Three more Dracula films followed in quick succession, until the Count suddenly found himself arriving (admittedly slightly late) to a swinging London in Dracula A.D. 1972 and The Satanic Rites of Dracula. These attempts to update the plot formula ultimately failed and Lee departed the ailing franchise.

Looking for new international markets, Hammer turned their eyes eastwards and decided to take one last swing of the stake in 1974. Teaming with Hong Kong film company, The Shaw Brothers, who had become famous for their Kung-Fu pictures, Hammer co-produced Legend of the 7 Golden Vampires. This Kung-Fu/horror mash-up found Count Dracula (now played by John Forbes-Robertson), commanding a sect of vampires in 19th century China. The film performed relatively well in the UK, but was not released in America until 1979. The franchise was finally put to rest after nine instalments.

Female Vampires

Young audiences influenced by sixties counterculture began to reject Hammer’s easy equation of sexual desire with evil, particularly as the censorship became more liberal towards sexuality, nudity and violence.

Hammer responded with a series of films with vampiric women as their anti-heroines. The new formula emphasised blood, bare breasts and lesbian longings by replacing Dracula with the notorious Hungarian sadist, Countess Elizabeth Báthory and Carmilla from Sheridan Le Fanu’s celebrated lesbian vampire novella (1871).

The beautiful Polish actress, Ingrid Pitt (Ingoushka Petrov), a concentration-camp survivor whose uninhibited screen presence would win her the title ‘Queen of Horror’, took the Báthory role in Countess Dracula and played Carmilla in the first of the ‘Karnstein trilogy’, The Vampire Lovers. Written by Tudor Gates, the trilogy was completed by Lust for a Vampire and John Hough’s superior Twins of Evil, which suggested that militant puritanism might be a greater evil than vampirism and which starred the ex-Playboy centrefolds, the Collinson twins.

The Devil

The Devil has been the focus of two Hammer films, both adaptations of Denis Wheatley novels.

The Devil Rides Out (1968) draws from the gothic horror tradition, complete with mystical cults, lurid colours and black magic. However, arriving in cinemas shortly after Rosemary’s Baby, which offered a more modern, unsettling take on the satanic, these traditional gothic elements left The Devil Rides Out looking old-fashioned.

British quad poster, The Devil Rides Out, 1968

Hammer’s second dance with the devil was also hampered by comparisons to a more visceral American production. To the Devil a Daughter (1978), a tale of a mysterious religious order preparing a nun to become Astaroth (or the Great Duke of Hell in mythology) was pre-empted by The Omen, which was released two years earlier to wide critical acclaim. Hammer could not compete with the evolution of the genre and this was the studio’s final horror production before it entered a long period without a release, which lasted from 1979 to 2008.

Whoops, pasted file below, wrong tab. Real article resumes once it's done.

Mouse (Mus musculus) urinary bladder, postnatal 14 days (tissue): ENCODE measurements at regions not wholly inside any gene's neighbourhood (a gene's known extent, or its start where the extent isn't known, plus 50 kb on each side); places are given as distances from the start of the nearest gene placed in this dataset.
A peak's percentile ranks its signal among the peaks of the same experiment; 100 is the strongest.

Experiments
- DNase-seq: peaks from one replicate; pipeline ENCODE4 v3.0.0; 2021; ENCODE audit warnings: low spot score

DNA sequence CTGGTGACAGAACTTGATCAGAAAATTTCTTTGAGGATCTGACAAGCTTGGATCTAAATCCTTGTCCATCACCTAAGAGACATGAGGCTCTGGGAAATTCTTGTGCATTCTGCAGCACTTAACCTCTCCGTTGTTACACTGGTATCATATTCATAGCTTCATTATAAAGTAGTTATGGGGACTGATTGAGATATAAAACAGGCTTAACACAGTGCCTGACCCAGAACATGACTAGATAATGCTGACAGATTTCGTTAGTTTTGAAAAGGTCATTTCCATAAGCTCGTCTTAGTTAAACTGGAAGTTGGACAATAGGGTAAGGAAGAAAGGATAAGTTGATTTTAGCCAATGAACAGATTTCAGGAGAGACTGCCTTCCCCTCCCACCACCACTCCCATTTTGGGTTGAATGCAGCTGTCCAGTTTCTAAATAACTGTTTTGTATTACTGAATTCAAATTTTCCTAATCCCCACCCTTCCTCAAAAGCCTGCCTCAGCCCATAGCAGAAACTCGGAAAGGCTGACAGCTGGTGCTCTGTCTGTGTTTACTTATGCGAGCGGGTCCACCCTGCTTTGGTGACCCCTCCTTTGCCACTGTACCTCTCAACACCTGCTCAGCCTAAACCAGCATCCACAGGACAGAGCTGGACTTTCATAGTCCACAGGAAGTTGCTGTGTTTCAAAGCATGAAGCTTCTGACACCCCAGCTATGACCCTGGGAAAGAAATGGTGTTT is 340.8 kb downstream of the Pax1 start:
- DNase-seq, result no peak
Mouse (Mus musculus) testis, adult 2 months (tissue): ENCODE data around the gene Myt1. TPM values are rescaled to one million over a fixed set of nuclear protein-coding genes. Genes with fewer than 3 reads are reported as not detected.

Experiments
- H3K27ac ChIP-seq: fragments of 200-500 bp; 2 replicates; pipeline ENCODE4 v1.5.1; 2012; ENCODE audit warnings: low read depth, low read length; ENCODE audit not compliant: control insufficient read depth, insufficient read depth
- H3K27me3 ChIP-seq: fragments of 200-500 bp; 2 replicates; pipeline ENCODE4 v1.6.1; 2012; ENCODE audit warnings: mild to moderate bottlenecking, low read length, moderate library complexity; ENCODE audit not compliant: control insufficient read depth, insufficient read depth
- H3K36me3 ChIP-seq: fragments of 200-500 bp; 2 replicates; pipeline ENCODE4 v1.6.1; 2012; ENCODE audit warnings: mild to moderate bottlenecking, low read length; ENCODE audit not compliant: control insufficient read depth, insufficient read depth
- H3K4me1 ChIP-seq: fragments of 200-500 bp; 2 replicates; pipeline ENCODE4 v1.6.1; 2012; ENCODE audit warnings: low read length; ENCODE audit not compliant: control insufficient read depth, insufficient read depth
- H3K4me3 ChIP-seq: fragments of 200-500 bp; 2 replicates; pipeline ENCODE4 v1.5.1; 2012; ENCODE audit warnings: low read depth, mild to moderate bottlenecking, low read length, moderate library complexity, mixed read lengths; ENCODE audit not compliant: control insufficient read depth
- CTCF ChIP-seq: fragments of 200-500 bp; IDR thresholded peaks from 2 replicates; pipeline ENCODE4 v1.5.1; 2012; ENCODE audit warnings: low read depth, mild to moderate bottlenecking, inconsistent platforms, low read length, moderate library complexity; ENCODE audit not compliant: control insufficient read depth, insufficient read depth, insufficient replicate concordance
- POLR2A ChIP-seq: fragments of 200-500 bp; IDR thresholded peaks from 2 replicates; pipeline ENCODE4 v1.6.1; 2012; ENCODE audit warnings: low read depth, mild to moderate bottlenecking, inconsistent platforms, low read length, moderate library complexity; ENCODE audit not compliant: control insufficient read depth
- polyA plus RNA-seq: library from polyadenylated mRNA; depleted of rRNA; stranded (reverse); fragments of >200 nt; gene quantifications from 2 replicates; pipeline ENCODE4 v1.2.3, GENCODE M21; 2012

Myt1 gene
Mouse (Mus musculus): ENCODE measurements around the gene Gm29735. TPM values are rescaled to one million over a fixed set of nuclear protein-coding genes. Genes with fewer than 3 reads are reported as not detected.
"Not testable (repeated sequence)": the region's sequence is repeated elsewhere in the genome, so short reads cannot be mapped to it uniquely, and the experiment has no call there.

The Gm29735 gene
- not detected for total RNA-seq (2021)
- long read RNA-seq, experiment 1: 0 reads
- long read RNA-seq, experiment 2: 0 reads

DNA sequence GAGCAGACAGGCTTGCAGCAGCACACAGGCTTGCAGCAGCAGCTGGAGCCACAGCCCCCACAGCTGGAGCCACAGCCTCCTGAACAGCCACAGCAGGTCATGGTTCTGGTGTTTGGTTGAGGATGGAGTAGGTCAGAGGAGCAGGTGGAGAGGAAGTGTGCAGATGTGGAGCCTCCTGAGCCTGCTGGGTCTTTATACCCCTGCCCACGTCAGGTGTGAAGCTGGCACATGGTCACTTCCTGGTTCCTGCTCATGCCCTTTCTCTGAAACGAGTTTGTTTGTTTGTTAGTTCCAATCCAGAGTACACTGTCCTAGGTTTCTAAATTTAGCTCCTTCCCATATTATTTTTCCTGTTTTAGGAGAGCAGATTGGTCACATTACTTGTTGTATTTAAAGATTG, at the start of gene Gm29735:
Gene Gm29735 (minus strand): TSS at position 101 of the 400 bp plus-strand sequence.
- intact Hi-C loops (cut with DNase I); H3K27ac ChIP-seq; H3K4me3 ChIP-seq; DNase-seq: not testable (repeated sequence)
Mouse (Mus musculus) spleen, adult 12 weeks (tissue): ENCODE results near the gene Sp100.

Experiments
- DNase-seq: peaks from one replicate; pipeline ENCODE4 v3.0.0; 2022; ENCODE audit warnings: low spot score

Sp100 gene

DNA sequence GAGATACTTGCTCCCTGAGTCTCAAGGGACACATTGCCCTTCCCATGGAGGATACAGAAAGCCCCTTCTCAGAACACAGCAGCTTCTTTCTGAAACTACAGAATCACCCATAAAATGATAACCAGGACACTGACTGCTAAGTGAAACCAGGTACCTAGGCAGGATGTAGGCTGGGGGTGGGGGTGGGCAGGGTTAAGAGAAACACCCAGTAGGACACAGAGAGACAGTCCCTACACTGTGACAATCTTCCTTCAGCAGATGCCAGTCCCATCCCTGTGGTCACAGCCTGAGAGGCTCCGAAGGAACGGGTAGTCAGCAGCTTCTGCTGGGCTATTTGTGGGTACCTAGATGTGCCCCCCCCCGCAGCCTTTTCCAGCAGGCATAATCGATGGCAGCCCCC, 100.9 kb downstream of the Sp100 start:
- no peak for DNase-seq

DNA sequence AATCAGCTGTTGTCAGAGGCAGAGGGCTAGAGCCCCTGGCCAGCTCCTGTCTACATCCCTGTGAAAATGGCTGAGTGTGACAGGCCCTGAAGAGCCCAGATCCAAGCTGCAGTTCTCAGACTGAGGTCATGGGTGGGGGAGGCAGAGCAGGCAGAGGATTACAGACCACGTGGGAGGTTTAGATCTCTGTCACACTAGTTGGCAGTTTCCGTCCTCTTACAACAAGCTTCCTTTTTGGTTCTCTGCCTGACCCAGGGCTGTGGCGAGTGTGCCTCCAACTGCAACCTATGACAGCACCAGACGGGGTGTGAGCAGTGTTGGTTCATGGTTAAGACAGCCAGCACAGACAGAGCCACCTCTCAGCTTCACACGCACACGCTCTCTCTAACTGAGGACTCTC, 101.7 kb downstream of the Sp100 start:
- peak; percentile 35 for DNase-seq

The Gorgon

British quad poster, The Gorgon

In 1910, the German village of Vandorf suffers a spate of mysterious deaths, each explained away by desperate authorities. However, the true culprit lurks in a nearby castle.

The last of the Gorgons, snake-haired creatures of Greek mythology capable of turning their victims to stone, has returned. The Gorgon (1964) is most notable for the film’s bleak ending, where the monster causes the deaths of a significant number of main characters. Prudence Hyman, who played the Gorgon, used this role to transition into acting from her earlier career as a ballerina. The sense of hopelessness that pervades the film limited its appeal at the box office, but makes an unusual addition to the Hammer canon.

The Mummy Film Cycle

In 1959, Hammer achieved critical and commercial success with a story about the reanimated, mummified remains of an Egyptian high priest.

While the film’s title, The Mummy, is borrowed from a Universal Pictures production from 1932, Hammer took its plot and characters from three later Universal films, The Mummy’s Hand (1940), The Mummy’s Tomb (1942) and The Mummy’s Ghost (1944). Filmed in Technicolor and again starring Hammer’s two most renowned stars, Cushing and Lee, The Mummy saw the cloth-wrapped monster transported to England to hunt the archaeologists responsible for disturbing his tomb.

Christopher Lee as High Priest Kharis before his mummification, The Mummy, 1959
Christopher Lee as the Mummy

The Mummy’s popularity spawned three further films, Curse of the Mummy’s Tomb, The Mummy’s Shroud and Blood from the Mummy’s Tomb. Unusually for Hammer, none of these films shared characters, locations or mythology. The final film is more unusual still in that it does not feature a bandaged mummy at all. It instead sees the spirit of an Egyptian princess possessing the body of a young British woman before eventually returning to her own perfectly preserved body.

Perhaps as a result of this lack of continuity, as well as the films’ diminishing quality and the departure of Cushing and Lee, the Mummy series achieved neither the longevity nor the public adoration afforded to Hammer’s Frankenstein and Dracula films.